What Is Gout #3 ? The Apple Cider Vinegar Myth

For many years I have tried to produce a comprehensive review of apple cider vinegar for gout. I have finally given up, for a very simple reason.

Despite the high level of interest amongst gout sufferers for ACV (Apple Cider Vinegar), there is absolutely no scientific information to say that ACV is good for gout. Having said that, there is no evidence to say it does not work. There is just no information.

The only mentions of apple cider vinegar relating to gout or uric acid, are only acknowledgments that many people believe that ACV helps gout followed by declarations that there is no evidence for this.

I am intrigued that such strong support for the benefits of apple cider vinegar can exist alongside zero evidence, but there are three explanations of how this may happen.

Is Apple Cider Vinegar For Gout A Placebo?

Placebo is a common consideration in medical trials. Doctors acknowledge that patients can get better with inert substitutes for medicines, if they believe that the medication will work. Many drug trials compare the target drug against an inactive placebo. Drugs have to significantly outperform the placebo in order to be deemed effective.

I was surprised to see how effective placebos can be. Looking back on recent colchicine dosage trials, I noticed that the placebo success rate for pretend colchicine substitute is 15-17%. I.e. Almost 1 in 5 people report positive pain relief from something that has no medical properties. If you apply this to the US population[1], it equates to 1-1.5 million gout sufferers who are likely to report positive pain relief from an inert substance. Plenty of scope there for people to find gout pain relief from apple cider vinegar.

Please note that I am not suggesting that people are fooling themselves. Placebo is a well recognized medical phenomenon, and if it makes you feel better, that is not wrong.

Is Apple Cider Vinegar For Gout A Coincidence?

If a gout flare is left untreated, it will usually disappear naturally after a few days. It is perfectly possible that the relief noted by ACV drinkers would have happened anyway. Scientific studies could be designed to take this into account, but without them, we are left with the possibility that gout pain relief from ACV is mere coincidence.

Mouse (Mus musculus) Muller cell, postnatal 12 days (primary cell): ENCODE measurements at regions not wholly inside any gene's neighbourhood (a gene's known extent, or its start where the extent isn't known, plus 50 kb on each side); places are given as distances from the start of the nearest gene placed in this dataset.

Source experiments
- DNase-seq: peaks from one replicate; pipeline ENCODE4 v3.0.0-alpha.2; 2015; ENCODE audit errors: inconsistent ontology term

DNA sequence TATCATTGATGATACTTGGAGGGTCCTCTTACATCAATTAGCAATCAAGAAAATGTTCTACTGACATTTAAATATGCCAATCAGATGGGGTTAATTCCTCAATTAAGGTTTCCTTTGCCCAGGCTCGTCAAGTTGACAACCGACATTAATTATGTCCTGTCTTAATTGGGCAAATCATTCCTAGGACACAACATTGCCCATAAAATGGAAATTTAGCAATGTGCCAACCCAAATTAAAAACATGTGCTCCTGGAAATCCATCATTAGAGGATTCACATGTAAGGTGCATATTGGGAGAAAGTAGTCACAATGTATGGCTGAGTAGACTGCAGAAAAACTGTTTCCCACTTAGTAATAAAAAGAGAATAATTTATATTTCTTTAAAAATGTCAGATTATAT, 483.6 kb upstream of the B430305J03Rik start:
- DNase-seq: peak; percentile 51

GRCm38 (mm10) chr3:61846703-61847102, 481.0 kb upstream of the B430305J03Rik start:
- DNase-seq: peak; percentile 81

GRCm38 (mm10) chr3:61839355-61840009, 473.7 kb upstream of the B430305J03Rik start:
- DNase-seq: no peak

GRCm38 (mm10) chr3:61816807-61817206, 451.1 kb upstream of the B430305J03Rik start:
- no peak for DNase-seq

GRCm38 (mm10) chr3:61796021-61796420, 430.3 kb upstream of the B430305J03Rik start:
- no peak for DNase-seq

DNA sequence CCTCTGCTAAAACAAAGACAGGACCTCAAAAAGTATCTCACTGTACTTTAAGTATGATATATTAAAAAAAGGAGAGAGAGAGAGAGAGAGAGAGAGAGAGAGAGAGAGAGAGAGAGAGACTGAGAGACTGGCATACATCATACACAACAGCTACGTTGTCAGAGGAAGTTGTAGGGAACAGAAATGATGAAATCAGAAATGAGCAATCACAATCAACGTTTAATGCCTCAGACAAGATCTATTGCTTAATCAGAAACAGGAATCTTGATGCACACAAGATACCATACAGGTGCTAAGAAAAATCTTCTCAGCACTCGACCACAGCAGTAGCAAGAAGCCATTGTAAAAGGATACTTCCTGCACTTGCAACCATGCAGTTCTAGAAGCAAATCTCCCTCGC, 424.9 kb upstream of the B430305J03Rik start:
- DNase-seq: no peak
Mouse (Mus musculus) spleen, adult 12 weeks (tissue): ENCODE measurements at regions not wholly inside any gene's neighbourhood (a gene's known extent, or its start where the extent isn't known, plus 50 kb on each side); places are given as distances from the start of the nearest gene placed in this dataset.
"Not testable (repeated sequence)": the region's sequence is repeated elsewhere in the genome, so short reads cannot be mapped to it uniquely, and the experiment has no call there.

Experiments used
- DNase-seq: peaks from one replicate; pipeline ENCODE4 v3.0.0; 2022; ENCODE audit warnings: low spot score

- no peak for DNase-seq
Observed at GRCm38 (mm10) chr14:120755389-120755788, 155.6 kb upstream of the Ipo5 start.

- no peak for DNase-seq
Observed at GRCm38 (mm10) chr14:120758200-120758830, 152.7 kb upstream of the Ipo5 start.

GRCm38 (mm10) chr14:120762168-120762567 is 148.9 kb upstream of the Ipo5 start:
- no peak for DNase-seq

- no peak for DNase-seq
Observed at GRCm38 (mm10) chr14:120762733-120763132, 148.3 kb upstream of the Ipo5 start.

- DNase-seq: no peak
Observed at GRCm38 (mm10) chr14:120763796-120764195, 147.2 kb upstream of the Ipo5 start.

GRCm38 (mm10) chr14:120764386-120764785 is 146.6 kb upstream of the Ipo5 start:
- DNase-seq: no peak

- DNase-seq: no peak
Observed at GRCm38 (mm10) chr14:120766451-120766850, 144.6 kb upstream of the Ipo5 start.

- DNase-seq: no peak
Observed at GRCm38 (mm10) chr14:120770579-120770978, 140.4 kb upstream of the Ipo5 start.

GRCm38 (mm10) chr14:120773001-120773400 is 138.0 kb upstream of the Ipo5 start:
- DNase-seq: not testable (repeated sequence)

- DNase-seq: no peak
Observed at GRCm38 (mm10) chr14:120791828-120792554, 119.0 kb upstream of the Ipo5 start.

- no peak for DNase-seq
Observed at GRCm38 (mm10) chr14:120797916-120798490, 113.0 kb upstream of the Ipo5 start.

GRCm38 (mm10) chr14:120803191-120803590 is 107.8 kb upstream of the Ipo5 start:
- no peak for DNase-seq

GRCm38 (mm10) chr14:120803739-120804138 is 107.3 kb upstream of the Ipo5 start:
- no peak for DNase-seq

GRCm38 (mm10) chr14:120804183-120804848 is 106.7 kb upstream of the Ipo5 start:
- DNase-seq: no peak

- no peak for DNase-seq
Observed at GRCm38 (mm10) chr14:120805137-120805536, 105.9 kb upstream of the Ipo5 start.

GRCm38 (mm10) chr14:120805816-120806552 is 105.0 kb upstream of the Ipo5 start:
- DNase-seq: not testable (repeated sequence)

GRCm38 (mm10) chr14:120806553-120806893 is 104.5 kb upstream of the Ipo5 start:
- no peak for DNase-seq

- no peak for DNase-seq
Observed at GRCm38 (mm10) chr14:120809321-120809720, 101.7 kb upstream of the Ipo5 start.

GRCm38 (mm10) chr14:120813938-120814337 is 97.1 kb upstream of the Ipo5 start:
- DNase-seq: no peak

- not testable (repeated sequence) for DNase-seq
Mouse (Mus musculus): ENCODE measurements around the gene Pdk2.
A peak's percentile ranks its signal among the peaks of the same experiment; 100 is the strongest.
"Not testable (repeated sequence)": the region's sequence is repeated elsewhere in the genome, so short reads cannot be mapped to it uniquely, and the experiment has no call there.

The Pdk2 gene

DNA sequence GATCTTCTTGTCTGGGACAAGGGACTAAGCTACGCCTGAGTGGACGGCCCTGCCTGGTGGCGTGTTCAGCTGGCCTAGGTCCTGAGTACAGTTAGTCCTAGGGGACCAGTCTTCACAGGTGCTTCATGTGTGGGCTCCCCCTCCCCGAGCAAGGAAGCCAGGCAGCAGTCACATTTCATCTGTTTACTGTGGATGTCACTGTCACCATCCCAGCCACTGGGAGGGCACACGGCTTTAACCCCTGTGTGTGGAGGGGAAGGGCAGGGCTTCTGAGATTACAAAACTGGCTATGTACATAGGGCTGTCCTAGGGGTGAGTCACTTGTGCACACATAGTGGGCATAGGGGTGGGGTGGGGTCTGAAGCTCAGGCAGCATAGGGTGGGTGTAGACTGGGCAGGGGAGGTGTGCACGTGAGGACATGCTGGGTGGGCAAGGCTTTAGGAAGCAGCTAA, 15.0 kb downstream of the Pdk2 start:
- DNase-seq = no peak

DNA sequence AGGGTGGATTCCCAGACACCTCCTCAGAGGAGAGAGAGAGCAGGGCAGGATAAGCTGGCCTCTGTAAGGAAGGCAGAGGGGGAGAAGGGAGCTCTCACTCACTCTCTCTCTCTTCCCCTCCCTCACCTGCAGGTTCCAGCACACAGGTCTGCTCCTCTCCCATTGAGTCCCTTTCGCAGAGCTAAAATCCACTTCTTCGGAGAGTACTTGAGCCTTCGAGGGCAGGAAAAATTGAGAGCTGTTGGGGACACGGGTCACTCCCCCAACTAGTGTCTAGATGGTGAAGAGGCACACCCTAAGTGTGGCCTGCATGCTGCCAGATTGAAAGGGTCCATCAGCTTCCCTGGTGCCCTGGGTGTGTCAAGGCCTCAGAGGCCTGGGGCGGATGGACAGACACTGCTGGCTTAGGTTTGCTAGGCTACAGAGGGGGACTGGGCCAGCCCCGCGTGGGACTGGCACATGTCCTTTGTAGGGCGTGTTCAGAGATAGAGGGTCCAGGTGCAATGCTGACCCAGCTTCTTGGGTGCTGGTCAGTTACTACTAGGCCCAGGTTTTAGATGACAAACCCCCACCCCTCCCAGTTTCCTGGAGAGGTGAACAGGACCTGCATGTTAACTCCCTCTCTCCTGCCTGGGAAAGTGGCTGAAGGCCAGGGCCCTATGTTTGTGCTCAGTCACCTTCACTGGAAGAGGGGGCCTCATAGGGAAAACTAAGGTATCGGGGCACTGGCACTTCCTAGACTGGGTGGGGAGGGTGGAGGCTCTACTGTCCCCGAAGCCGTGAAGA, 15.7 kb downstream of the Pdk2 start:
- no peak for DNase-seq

Is Apple Cider Vinegar For Gout Just Hydration?

The biggest component of ACV is water, and sufficient intake will prevent dehydration. We know from several studies that hydration is good for gout, and we are left with the possibility that ACV is effective in the same way that almost all fluids are.

Apple Cider Vinegar For Gout: Next Steps

As there are no scientific studies on apple cider vinegar for gout, we are left with the conclusion that, if it works for you, then it is good. The biggest danger is that ACV, by whatever means, will help you cope with the pain, but if it only masks the symptoms whilst uric acid crystals continue to grow slowly, you are in danger. These deposits can destroy your joints slowly, so in later years, when you are least able to cope, you could be left with permanently crippled joints. Irrespective of pain, if you have ever had a gout attack, you must test uric acid at least once per year – more frequently if it is not stable, or you are unsure what your level is.

I guess that leads on to a further possibility. If you decide to test your own uric acid rather than leave it to your doctor, you could run your own experiments on the effects of apple cider vinegar on uric acid. If you do that, please share your results in the gout remedies forum, where you can also ask for advice about how to do it.

Leave The Apple Cider Vinegar Myth to browse Gout Home Remedies that work

Apple Cider Vinegar For Gout: References

  1. Title: Prevalence of gout and hyperuricemia in the US general population: the National Health and Nutrition Examination Survey 2007-2008. Authors: Zhu Y, Pandya BJ, Choi HK. Published: Arthritis Rheum. 2011 Oct;63(10):3136-41. doi: 10.1002/art.30520.

    The prevalence of gout among US adults in 2007-2008 was 3.9% (8.3 million individuals).

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